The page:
Something Concerning the Exercise of Executive Clemency in Illinois.
A List of Pardons Issued to Prisoners Under Sentence for Manslaughter and Murder
Clarissa Baldwin; April 1868; murder; 14 years; White County. Pardoned January 1875, Served 7 years. This pardon was granted on request of the Penitentiary Commissioners upon the certificate of the prison surgeon that she was unable to work because of atrophy of the left arm, caused by injury; and further that she was gradually becoming demented. Her conduct in prison was uniformly good. Longer imprisonment could serve no good purpose. [Inter-Ocean Springfield, January 17 1876, submitted by Barb Ziegenmeyer]
A MURDERER CAPTURED AFTER THIRTEEN YEARS.
[From the Denver News.]
Sheriff Thomas J. PORTER, of White County, Ill., arrived here Monday evening, having in custody a man named John AIKEN, who is charged with the murder of one Tesh STUART, in While Co., Ills., in 1864. The crime, which was committed so long ago, was one of unusual barbarity; in which this prisoner had as associates two men named Thomas and Andrew GLIDE. The victim was a wealthy farmer, and the killing was prompted by the hope of securing a large amount of money which he was supposed to have in the house. AIKEN confessed his crime, and was to have been executed, but he succeeded in breaking jail before the day arrived for the hanging. Coming at once to Colorado, he has since resided in the Territory and State for some years living in Custer county, where he has a cabin, from 75 to 100 head of cattle, and a family of nine children. The officer and his prisoner left yesterday on the east bound train. Sheriff POTTER thinks there is but a slight chance to escape the gallows, as there are still living two of the murdered man’s children and a hired man who witnessed the shooting.”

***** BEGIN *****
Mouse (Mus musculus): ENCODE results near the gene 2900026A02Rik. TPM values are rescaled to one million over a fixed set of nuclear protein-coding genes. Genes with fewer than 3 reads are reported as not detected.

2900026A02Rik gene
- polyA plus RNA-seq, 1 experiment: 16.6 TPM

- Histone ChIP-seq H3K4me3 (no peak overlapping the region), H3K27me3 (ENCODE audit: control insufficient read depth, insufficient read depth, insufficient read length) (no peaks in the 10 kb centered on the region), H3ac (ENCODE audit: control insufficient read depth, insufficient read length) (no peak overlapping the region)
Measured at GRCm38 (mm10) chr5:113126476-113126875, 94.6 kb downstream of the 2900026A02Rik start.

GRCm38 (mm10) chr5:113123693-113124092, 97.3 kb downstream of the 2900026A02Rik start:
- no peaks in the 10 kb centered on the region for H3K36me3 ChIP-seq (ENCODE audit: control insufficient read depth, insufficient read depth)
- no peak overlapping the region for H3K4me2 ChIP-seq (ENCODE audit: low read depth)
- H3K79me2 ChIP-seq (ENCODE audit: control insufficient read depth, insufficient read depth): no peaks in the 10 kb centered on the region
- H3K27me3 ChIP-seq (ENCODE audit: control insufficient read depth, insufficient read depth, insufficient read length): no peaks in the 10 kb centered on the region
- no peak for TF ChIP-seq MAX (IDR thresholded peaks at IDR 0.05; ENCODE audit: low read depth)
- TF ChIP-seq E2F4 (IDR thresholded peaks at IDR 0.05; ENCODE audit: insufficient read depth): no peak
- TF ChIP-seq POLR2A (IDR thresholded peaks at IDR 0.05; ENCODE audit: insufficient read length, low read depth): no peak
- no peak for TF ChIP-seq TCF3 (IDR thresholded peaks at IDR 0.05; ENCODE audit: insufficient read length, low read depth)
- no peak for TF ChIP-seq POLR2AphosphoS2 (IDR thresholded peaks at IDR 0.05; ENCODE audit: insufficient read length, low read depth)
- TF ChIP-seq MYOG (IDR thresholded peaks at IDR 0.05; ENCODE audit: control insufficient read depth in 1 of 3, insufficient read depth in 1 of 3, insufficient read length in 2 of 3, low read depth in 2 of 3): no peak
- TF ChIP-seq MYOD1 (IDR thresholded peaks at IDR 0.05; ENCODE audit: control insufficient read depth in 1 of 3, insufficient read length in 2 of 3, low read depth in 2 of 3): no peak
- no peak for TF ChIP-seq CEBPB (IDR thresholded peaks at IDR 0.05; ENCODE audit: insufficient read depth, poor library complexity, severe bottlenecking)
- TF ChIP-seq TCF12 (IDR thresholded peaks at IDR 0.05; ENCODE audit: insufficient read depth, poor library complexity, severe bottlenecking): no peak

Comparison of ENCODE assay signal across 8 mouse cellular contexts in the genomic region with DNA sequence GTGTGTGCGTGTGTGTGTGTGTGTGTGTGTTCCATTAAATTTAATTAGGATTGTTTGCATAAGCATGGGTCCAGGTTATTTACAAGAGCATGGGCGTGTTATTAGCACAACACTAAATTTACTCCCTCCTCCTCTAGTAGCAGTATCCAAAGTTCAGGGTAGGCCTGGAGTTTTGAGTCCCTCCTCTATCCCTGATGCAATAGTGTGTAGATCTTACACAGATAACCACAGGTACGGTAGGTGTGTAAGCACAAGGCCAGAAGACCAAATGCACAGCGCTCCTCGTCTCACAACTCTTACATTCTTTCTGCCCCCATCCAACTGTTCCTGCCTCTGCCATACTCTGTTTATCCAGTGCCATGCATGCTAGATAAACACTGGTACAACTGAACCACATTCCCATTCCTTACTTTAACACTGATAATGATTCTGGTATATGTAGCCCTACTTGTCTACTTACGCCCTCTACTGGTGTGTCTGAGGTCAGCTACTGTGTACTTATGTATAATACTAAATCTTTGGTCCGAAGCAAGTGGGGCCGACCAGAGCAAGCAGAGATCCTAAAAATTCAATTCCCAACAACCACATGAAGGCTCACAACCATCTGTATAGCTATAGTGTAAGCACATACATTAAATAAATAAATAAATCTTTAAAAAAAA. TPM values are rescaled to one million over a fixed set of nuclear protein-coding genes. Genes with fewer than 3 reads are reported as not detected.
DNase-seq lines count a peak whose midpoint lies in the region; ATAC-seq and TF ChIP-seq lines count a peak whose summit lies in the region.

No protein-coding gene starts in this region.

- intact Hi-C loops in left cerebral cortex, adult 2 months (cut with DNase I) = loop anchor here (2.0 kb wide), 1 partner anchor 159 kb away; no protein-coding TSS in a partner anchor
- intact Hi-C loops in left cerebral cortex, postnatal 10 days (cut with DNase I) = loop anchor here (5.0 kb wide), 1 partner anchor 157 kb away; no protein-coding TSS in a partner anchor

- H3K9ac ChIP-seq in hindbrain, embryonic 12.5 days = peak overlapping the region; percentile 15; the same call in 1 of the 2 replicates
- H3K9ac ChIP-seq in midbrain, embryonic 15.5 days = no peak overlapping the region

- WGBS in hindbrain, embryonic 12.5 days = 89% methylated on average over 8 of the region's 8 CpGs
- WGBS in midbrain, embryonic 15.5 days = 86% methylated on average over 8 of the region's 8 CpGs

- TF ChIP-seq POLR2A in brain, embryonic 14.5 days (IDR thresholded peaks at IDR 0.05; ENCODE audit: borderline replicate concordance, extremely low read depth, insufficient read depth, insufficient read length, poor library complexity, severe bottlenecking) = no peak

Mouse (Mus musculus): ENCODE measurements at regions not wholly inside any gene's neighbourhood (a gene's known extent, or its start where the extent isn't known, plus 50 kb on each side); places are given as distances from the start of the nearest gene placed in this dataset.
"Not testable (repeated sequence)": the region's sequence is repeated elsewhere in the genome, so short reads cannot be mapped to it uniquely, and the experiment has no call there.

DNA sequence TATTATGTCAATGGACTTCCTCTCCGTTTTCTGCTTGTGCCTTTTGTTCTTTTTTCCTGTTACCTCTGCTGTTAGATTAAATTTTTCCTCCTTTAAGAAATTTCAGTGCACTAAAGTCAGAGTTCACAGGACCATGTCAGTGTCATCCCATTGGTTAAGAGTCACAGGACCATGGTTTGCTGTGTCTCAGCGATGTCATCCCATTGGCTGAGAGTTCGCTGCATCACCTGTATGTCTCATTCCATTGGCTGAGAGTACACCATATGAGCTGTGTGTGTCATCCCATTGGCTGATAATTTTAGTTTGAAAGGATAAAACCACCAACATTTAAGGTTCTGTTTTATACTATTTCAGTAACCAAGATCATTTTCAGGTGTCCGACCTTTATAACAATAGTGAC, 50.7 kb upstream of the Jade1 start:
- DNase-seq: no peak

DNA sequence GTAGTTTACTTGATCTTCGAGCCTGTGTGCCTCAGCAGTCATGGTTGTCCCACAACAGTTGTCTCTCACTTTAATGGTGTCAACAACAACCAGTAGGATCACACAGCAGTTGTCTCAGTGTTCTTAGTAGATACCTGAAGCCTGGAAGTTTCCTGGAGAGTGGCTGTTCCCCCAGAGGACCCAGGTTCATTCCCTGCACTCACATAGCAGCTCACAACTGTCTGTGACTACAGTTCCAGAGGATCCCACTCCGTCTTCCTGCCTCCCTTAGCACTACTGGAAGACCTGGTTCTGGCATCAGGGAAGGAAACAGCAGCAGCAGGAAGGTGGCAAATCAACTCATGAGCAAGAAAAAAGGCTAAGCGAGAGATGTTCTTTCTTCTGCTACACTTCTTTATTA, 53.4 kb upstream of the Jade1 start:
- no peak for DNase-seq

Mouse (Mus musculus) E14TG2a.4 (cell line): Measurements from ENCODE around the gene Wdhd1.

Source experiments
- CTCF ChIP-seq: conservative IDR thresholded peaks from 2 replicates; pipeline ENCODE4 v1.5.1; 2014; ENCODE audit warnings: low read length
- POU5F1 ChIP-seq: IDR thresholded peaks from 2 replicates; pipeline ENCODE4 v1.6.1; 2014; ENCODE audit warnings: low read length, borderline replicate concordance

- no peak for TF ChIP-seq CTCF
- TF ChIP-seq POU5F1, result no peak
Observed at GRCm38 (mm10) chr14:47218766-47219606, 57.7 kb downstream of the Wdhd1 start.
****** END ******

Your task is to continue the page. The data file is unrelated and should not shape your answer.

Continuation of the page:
This John AIKEN, spoken of above by the Denver News, was well and unfavorably known in Williamson county, and, it is supposed, wrote a few pages of our county’s history in blood. In Erwin’s History we read of AIKEN’s as follows:
“After George AIKEN was frustrated in his efforts to sell out the 128th at Cairo, he went to Missouri and got Allen GLIDE and Charley GLIDE and came back here. These, and his son John, are the ones supposed to compose the “AIKEN gang” This gang flourished here in the spring of 1863, in the north part of the county, during which time several murders were committed, and no less than fifty of our citizens robbed. Dr. BANDY was taken out and whipped unmercifully, and George COX was attacked in his house and fired on several times.”
One by one the outlaws are coming to time, and the law being honored by sacrificing the wretches upon the altar. There are yet others at large who in the fullness of time will receive a “just compense of reward.” [July 19, 1877 , Volume 4 Number 4 - submitted to Genealogy Trails by Shauna Williams]